People tend to equate authenticity with feeling that someone is real and on the level — saying & doing what they feel when they feel it, no matter what. Authenticity is held as the opposite to being ‘politically correct’, as if to say that if it sounds politically correct (or if someone seeks to be ‘appropriate’), it must not be real.
But authentic leadership — being an ‘authentic leader’ — is much more than all that.
Yes, people who are authentic say what they mean, and they strive to keep their word. And the image they project in public is not drastically different from how they are in private.
But an authentic leader doesn’t stop there.
Authentic leaders lead with vision, purpose, and an open mind to new ideas. An authentic leader is self-aware; they reflect on all their actions & decisions and examine their own strengths and weaknesses without bias, constantly seeking to learn & grow in service of those they lead. They lead with heart — courage coupled with empathy & respect for all, and are always seeking to add value to others. Success is never about them as an individual. You never hear an authentic leader taking credit: credit belongs to the team, whereas, responsibility for failures or setbacks lie with them as leader. They are consistent, appropriate, driven, thoughtful, and humble. Compassionate and caring, they are excellent listeners. Authentic leaders have a strong moral code. They openly share their motives, values and morals, and in alignment with them, make ethical decisions and choose appropriate behaviors. Strength of character is essential, as it provides a foundation for continuous improvement and realignment.
Anyone can be authentic. But being an Authentic Leader is harder — it’s the high road, the long view. Doing what is right, not what’s easy.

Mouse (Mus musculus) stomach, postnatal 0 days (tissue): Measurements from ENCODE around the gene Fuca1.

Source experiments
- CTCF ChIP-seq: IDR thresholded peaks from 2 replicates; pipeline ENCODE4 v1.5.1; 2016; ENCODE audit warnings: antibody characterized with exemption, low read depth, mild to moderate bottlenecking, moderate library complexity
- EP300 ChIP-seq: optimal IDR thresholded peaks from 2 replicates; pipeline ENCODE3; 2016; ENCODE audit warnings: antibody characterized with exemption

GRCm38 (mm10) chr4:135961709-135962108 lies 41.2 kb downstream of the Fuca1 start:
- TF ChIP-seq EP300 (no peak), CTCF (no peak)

When it comes to leadership, the “speak your mind” definition of authenticity is both simplistic and dangerous. When coaching leaders, I often describe leaders as writing in bold print and large font or speaking with a megaphone. Leadership comes with great responsibility; everything you say and do matters. People look to your behavior to understand what’s acceptable — to know where the boundaries are. Essentially, to know what is right & good. Great leaders know they don’t know everything, so when they do speak their mind, they do it with humility. They acknowledge it outright. When they get it wrong, they admit they were wrong, without blaming or shaming others. If they end up on the ‘low road’, they apologize & course correct. They see failure as a natural part of life, and learning from mistakes as strength, not weakness.
History is full of people put in leadership positions because they were “authentic” — because they spoke their mind. But some of them also had weak moral character and zero ethics. Corrupted by the power afforded them by their position, and filled with fear of losing said power, they played on people’s fear. They sought to unite people against a ‘common enemy’ — some person or group that is to blame for all their troubles. And, of course, they sold themselves as the one person who could save the day. None of that is leadership.
Bottom line: Value authenticity, yes; but do so in balance with other characteristics. Don’t be fooled by impostors. There is more to Authentic Leadership than ‘speaking your mind’ no matter what. Look for honor, integrity, respect, and empathy. Seek love over hate, compassion over shame. Find real, not righteous.